herald

Monday 23 October 2017

Front-line bank staff assaulted by public

FRONT-Line bank workers are bearing the brunt of the public's anger over the economic crisis, with nearly 75pc reporting abuse from customers.

The attacks range from threats and insults to physical assaults, according to the Irish Bank Officials Association (IBOA).

And at least one bank has introduced a counselling service for employees because of the abuse, reports stated.

The IBOA revealed that 18pc of the more than 1,500 workers who responded to an online survey have been insulted and spat at by angry members of the public. In addition, 20pc have been abused in a similar manner outside of work.

This is particularly prevalent in rural towns, where physical attacks have even been reported. A further 36pc have been targets, both at work and outside the office.

Threat

Following the survey, the IBOA has urged bank customers to stop directing their anger at front-line workers.

IBOA general secretary Larry Broderick said bank staff are under stress "having to bear the brunt of public anger at the recklessness of bank bosses while at the same time facing the threat of substantial job losses as the price for the recklessness of others".

Mr Broderick said bank workers are seeing this kind of abuse "not just in the working day but even socially in the evening".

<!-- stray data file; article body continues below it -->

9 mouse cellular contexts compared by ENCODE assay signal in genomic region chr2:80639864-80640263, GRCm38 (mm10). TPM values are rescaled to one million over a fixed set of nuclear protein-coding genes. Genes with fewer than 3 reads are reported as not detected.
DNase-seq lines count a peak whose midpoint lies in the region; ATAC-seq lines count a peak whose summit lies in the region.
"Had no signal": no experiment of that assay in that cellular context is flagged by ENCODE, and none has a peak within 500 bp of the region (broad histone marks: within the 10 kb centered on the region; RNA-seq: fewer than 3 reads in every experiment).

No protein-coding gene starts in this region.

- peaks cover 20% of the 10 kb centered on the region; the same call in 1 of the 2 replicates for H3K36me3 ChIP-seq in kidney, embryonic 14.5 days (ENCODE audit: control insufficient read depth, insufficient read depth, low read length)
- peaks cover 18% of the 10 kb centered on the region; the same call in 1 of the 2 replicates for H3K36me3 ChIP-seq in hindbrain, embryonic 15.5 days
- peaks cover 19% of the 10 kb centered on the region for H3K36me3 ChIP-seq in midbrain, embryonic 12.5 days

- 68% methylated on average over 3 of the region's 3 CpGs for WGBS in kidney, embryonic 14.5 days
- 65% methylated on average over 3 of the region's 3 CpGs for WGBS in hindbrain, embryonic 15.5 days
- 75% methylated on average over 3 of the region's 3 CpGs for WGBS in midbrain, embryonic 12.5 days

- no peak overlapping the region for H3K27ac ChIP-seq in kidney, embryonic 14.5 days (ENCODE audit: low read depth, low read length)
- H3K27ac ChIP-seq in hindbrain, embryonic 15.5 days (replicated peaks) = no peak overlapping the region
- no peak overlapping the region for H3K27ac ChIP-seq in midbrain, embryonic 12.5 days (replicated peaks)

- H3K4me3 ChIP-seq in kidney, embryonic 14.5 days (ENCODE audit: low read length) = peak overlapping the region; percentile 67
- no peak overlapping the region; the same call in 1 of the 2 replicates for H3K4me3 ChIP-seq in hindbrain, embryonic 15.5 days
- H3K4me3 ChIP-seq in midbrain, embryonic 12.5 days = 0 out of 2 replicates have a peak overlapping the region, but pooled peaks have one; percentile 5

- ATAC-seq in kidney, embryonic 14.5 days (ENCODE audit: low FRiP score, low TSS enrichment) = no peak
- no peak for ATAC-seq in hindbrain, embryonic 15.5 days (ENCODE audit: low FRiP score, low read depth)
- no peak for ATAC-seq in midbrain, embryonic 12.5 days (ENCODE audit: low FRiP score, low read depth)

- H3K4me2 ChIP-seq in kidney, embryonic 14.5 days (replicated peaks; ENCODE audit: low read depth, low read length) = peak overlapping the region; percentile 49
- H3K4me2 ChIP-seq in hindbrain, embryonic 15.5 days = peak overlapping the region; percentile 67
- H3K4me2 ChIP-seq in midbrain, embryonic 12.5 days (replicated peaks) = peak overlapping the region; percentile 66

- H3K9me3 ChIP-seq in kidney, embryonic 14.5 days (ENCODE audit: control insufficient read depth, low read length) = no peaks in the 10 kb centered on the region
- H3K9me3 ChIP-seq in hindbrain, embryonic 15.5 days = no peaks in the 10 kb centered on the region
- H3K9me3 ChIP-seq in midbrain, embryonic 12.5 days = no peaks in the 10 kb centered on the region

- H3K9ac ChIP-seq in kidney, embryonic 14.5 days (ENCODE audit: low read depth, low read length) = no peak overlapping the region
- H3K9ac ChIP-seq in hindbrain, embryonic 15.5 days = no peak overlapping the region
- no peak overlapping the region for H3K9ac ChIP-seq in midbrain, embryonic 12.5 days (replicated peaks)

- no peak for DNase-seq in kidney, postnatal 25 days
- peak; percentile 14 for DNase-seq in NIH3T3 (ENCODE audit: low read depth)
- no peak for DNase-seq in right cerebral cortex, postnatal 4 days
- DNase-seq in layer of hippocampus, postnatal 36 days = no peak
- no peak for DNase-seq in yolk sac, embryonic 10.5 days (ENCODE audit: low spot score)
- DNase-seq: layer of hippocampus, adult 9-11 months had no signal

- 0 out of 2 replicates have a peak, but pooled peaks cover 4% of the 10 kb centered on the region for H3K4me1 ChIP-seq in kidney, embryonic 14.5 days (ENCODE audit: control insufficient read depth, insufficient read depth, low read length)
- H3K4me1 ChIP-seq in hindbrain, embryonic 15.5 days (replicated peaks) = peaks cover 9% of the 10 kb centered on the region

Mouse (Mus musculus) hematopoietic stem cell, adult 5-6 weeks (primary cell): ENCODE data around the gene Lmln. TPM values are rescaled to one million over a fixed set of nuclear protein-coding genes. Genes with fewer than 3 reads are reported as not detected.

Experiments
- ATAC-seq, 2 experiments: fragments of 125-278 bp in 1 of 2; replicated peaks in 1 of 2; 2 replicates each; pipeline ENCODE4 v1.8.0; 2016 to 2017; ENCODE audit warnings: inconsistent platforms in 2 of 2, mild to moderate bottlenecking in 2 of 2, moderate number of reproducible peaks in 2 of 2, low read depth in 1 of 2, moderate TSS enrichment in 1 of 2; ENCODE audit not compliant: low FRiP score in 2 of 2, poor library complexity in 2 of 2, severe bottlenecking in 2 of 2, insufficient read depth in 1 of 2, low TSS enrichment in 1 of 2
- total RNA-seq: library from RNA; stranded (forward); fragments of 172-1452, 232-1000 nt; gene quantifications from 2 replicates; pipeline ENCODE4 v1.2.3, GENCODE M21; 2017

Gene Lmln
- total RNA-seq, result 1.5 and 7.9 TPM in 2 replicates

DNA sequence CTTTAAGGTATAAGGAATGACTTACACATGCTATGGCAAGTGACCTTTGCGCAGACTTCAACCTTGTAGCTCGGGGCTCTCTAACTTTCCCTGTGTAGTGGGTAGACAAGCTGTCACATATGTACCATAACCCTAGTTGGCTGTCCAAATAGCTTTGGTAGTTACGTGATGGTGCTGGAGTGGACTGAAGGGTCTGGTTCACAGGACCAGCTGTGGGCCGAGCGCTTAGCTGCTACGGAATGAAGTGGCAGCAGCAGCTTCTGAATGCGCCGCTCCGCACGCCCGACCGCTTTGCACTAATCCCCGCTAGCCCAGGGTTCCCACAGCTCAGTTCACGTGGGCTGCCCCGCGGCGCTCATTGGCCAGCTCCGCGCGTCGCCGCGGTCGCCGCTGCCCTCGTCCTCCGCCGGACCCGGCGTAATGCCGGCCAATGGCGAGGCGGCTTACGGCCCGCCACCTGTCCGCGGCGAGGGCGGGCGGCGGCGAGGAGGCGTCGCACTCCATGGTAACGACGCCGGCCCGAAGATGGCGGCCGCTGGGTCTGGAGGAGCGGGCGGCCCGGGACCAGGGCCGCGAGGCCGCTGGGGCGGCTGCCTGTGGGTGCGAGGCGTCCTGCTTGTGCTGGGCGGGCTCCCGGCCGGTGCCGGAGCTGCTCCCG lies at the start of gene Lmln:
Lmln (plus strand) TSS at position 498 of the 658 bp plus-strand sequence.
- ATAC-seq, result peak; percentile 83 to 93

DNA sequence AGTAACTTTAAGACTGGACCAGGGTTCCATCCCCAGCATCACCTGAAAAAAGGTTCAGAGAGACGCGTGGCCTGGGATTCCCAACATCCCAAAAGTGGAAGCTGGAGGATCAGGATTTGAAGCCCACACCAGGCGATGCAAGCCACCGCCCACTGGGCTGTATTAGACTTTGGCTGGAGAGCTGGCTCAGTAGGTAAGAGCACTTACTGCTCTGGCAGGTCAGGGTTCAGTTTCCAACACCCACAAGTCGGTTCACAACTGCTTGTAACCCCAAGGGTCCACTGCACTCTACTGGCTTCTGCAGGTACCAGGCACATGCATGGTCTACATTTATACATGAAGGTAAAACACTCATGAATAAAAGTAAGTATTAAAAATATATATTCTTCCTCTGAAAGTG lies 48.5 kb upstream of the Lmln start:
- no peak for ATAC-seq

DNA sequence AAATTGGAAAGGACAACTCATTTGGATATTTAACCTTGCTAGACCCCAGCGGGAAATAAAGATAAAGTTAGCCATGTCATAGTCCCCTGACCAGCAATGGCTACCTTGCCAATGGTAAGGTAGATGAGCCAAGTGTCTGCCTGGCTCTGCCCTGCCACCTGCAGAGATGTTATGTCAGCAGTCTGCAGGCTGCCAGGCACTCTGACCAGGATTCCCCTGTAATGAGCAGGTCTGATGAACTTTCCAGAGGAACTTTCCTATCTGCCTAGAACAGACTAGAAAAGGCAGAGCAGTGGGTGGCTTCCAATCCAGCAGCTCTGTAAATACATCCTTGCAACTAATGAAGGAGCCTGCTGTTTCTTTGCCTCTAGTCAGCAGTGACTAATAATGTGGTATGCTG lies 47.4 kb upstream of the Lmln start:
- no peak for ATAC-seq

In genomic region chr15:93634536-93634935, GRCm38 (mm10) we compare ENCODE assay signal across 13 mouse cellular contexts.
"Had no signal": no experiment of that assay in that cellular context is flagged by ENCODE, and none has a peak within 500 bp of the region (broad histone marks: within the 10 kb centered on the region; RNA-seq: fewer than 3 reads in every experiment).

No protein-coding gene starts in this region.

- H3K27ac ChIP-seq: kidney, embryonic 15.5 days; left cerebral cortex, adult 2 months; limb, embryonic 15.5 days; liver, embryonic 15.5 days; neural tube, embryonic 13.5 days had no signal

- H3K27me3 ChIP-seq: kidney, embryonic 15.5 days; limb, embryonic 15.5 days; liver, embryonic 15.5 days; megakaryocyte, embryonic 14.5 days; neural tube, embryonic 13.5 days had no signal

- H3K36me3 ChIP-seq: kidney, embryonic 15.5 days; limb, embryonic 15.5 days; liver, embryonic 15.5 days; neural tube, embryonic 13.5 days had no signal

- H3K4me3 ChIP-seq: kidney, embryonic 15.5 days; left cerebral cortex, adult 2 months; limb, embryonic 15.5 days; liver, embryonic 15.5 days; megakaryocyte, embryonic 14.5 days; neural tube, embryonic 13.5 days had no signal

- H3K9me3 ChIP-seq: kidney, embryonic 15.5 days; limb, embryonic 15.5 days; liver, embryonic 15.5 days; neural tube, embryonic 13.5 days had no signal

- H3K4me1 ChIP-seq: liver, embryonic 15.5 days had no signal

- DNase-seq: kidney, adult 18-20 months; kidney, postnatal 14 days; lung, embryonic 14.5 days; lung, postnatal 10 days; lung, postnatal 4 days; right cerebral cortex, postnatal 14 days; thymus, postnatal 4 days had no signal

"Many of our members now are saying that they are reluctant to go out in the evening or indeed to identify themselves as bank workers," he said. "We are trying to differentiate between senior managers as distinct from ordinary bank workers."

Bank workers have themselves lost a fortune in the banking collapse.

Ordinary bank officials once had €50m worth of shares in profit-sharing schemes in Bank of Ireland and AIB, but the value of the schemes has disappeared.

The association, which represents staff on salaries range between €20,000 and €55,000, said the public are right to be angry at the actions of senior executives in financial institutions.

Senior figures at the banks have also had to run the gauntlet. Last year, Gillian Bowler, the chair of Irish Life & Permanent (IL&P), was verbally abused and "shoved" by a furious pensioner as she shopped in Donnybrook.

comurphy@herald.ie

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